State legislators debated a “cash infusion” for the financiallytroubled private-sector utilities yesterday in exchange for statetakeover of their transmission and generation assets. AndCalifornia Gov. Gray Davis on Wednesday highlighted a package ofproposed bills to provide $120 million in cash incentives and a 50%tax break to renewable energy and distributed generation developersas a means of fulfilling his promise to add 20,000 MW over the nextthree years.

Outlining plans he had talked about earlier in the month, thegovernor left the capital for the neighboring University ofCalifornia campus to unveil his self-proclaimed “most ambitiousrenewable energy program in the nation,” emphasizing distributedgeneration and cogeneration projects.

In the meantime, the gas supply side increasingly is gainingattention because prices and supply availability will determine howrealistic many of distributed or cogeneration projects turn out tobe. The California Public Utilities Commission will consideremergency supply requests from Pacific Gas and Electric Co. todayand Friday as part of business meetings and hearings scheduledearlier.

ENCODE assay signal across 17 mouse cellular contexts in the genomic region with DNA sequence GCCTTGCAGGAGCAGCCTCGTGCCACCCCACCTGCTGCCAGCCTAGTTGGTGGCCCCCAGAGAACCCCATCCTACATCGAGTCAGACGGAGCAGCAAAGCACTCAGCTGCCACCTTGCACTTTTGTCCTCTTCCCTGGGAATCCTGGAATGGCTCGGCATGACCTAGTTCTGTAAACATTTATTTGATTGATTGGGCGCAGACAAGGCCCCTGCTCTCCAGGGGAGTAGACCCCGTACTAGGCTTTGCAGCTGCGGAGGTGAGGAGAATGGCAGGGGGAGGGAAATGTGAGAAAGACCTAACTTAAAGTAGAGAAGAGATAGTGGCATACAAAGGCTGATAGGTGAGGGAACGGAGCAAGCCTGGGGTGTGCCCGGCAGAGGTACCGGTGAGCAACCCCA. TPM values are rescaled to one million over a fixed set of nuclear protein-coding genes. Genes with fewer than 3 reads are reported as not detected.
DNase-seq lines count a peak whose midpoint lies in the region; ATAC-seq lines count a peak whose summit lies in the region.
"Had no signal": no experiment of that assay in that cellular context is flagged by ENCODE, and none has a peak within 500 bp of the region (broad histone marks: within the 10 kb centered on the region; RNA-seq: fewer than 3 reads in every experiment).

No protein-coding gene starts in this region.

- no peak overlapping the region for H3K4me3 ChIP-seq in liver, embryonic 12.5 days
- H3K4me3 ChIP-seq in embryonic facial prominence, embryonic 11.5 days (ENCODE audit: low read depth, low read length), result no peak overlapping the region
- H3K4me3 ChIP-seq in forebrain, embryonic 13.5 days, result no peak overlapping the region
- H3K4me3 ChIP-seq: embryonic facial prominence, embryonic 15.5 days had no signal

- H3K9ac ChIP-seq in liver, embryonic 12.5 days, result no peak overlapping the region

The CPUC at today’s business session will consider an emergencyrequest from PG&E’s utility to extend its recently implementedsupply securitization program beyond its 90-day limits to a fullyear’s time (365 days). The regulators also have on their agendaPG&E’s request for emergency supplies from Southern CaliforniaGas Co. to serve some of the northern California’s utility’s coregas customers. SoCalGas strongly opposes the request.

It is likely that the CPUC will not rule on the latter requesttoday, according to a PG&E spokeswoman, because regulators setaside hearings on Friday and asked the utility to provide witnessesregarding the request for emergency supplies. Regulators havequestions about how the neighboring utilities share equipment andworkers in the face of natural disasters and other emergencies.

PG&E’s gas utility operations run the risk of using upsupplies by the end of this month, the spokeswoman said. Elevensuppliers signed on to the new securitization deals, accounting forabout 40% of the utility’s average daily demand, and all but two ofits other 30 to 40 suppliers are continuing to provide gas, shesaid. The company is down to about 6 Bcf in storage.

Meanwhile, the governor’s package will offer various incentivesto additional gas-fired and renewable technologies:

Davis used the University of California Medical Center’scogeneration plant as an example of the kind of self-sufficient,environmentally clean power plants he wants to promote as a way outof the state’s nagging energy crisis.

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